Fannie Mae Working on Mortgage Plan
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WASHINGTON (April 11) - Fannie Mae will allow more struggling homeowners to sell their homes for less than they owe on their mortgages in a gambit that could hit the mortgage finance company with upfront losses but stave off massive hemorrhage from foreclosures.
The program by the largest U.S. financier and guarantor of home mortgages addresses homeowners with "upside-down" loans who owe more than their homes are worth. There are now an estimated 9 million U.S. homeowners in that predicament, according to Moody's Economy.com.
Encouraged by regulators and politicians intent on keeping more homeowners from defaulting, Fannie Mae and its smaller government-sponsored sibling Freddie Mac have expanded their roles in the stricken housing market. The companies together must provide as much as $200 billion in new funding for home loans in exchange for getting their risk cash cushions reduced. The government requires them to keep a certain amount on reserve to guard against risk.
Under Fannie Mae's new plan, the firms that collect payments for its mortgages will allow in more cases involving delinquent borrowers so-called "short sales" of homes for less than the amount owed on the loan. Fannie, as the mortgage guarantor, takes a hit on such sales, but can avoid the potentially larger loss from a home going into foreclosure.
"Fannie Mae's first priority is to work with our servicers to keep people in their homes," Jason Allnutt, Fannie Mae's vice president for credit loss management, said in a prepared statement. "If we exhaust our workout options, there are several ways we can help distressed homeowners avoid foreclosure, including negotiating a short sale."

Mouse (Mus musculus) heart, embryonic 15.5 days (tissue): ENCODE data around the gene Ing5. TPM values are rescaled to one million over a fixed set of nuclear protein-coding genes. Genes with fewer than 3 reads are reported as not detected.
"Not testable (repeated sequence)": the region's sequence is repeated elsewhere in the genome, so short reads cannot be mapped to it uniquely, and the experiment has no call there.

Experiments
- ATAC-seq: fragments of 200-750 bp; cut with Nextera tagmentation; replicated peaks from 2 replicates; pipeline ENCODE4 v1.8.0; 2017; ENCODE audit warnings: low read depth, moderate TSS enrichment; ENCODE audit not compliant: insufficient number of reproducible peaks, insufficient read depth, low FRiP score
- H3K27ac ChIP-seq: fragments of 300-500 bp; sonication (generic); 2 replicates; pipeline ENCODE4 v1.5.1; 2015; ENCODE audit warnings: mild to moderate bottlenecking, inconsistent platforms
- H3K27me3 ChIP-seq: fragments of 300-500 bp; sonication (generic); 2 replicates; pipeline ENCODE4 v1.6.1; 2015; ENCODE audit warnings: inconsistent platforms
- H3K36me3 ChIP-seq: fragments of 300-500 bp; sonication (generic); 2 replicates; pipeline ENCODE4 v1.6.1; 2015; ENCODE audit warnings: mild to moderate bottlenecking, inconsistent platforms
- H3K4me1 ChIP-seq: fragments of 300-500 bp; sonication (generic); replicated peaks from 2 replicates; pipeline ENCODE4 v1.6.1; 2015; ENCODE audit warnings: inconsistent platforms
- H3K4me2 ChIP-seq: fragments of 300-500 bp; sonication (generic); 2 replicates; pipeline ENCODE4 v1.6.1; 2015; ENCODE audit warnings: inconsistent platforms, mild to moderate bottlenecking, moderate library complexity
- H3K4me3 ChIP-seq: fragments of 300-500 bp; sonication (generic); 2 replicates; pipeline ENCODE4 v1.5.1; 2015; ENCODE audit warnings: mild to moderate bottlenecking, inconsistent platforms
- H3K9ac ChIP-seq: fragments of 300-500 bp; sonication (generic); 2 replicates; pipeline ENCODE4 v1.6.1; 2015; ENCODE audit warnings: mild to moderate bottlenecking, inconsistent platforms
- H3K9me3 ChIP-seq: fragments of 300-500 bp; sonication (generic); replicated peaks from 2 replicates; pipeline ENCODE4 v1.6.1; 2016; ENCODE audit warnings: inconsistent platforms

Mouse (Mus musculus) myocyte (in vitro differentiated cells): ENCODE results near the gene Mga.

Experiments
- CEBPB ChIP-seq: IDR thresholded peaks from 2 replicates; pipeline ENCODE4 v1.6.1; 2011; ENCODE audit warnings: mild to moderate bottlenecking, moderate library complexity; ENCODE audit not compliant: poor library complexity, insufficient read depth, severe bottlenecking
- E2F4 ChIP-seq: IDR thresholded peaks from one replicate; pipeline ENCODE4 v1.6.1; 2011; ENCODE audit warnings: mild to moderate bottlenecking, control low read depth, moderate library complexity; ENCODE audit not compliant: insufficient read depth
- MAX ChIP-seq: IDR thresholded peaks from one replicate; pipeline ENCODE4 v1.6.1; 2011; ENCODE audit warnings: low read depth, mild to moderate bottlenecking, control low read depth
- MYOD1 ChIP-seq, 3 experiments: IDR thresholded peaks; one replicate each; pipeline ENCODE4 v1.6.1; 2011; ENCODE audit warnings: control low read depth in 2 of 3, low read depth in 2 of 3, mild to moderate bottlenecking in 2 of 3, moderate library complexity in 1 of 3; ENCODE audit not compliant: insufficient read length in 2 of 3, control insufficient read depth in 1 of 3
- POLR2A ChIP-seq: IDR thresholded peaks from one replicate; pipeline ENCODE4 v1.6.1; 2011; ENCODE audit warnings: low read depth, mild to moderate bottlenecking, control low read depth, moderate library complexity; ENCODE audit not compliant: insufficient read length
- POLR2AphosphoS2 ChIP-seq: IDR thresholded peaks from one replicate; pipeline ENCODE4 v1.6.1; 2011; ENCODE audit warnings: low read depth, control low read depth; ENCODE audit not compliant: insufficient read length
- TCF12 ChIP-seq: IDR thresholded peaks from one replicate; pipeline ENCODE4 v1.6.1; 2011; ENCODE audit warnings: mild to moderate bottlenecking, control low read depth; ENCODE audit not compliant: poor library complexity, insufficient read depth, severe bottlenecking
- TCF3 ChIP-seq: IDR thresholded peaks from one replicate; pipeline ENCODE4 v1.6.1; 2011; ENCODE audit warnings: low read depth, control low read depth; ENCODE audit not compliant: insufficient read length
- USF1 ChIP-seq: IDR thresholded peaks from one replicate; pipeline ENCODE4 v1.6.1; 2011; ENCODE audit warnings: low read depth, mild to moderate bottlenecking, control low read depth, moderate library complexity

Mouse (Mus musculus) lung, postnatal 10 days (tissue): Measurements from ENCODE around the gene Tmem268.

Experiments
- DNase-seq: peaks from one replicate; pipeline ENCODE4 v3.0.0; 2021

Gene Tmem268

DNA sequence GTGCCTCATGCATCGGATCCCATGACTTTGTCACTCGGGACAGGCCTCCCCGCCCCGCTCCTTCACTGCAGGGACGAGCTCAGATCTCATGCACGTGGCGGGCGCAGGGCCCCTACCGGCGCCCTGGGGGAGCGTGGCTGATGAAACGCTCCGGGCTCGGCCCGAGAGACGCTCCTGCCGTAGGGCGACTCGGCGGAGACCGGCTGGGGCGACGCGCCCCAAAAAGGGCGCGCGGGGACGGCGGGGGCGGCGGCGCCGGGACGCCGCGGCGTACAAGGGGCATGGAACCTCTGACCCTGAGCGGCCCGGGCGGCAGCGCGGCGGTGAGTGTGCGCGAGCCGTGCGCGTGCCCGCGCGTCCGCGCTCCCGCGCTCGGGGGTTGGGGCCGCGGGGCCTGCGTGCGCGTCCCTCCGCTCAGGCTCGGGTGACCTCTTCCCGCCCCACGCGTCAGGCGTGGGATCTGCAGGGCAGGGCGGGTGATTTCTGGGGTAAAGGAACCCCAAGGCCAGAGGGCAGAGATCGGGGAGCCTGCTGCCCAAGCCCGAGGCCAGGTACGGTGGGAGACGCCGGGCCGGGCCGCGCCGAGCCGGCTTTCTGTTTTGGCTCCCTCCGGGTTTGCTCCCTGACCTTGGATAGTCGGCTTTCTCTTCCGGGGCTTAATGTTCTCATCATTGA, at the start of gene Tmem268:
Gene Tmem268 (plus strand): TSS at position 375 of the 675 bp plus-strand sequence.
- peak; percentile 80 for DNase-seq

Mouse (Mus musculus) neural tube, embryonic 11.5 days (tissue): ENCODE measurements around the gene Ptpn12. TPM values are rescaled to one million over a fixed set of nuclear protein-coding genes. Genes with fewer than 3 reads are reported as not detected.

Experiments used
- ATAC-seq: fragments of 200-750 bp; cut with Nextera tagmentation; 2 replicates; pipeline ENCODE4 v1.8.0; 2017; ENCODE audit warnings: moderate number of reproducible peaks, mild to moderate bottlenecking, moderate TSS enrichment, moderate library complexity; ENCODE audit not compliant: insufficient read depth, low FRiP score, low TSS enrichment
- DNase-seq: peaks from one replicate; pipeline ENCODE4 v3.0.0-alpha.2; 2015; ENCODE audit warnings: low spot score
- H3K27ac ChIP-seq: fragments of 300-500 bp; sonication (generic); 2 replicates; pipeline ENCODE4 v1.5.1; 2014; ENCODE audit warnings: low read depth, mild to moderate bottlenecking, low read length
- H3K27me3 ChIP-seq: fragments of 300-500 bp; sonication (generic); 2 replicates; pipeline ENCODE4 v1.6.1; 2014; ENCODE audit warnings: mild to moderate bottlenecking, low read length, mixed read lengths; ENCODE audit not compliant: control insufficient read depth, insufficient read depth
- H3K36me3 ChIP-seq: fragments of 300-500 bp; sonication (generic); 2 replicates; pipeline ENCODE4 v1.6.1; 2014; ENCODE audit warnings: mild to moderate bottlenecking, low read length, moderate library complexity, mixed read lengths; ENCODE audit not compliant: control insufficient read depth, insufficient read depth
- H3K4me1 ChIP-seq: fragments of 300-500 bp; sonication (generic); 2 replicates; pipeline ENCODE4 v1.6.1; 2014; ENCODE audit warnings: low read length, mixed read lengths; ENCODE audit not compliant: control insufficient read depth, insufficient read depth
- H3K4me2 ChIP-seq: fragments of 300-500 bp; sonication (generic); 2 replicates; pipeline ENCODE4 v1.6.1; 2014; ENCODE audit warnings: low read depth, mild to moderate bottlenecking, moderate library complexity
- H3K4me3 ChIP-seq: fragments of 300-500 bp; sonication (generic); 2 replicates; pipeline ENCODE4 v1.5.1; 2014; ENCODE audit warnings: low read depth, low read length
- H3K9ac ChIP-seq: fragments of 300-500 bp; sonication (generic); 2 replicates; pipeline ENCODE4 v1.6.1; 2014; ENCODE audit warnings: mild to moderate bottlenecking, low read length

Brad German, a spokesman for McLean, Va.-based Freddie Mac, said the company recently changed its policy regarding its mortgage servicers in a way that increased approvals of short sales by 90 percent between the fourth quarter of 2007 and the first quarter of this year. Late last year, Freddie Mac gave some of its servicers more authority to accept short sales without prior approval from the company, German said.
Real estate agents, meanwhile, have been frustrated by what they see as lenders' reluctance to approve short sales. A national survey of 3,000 agents conducted in March by research firm Campbell Communications found that, on average, loan servicers take more than four weeks to respond to offers from would-be buyers, often resulting in a sale falling through.
"There's a little tension there between the agent role and the lender role," said Brian Chappelle, a partner at Potomac Partners in Washington, a consulting firm to the mortgage industry. "It is a balancing act."
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He also suggested it may be difficult to distinguish between deserving borrowers who are in over their heads with a mortgage and others just trying to take advantage of the system.
The federal Office of Thrift Supervision, a division of the Treasury Department, has also drafted a plan to help such upside-down borrowers, allowing them to refinance into government-backed loans covering the home's current value. To make up the difference, lenders would receive a special certificate equivalent to the remainder of the balance owed that they could redeem if the home were eventually sold at a higher price.
AP Business Writer Alan Zibel contributed to this report.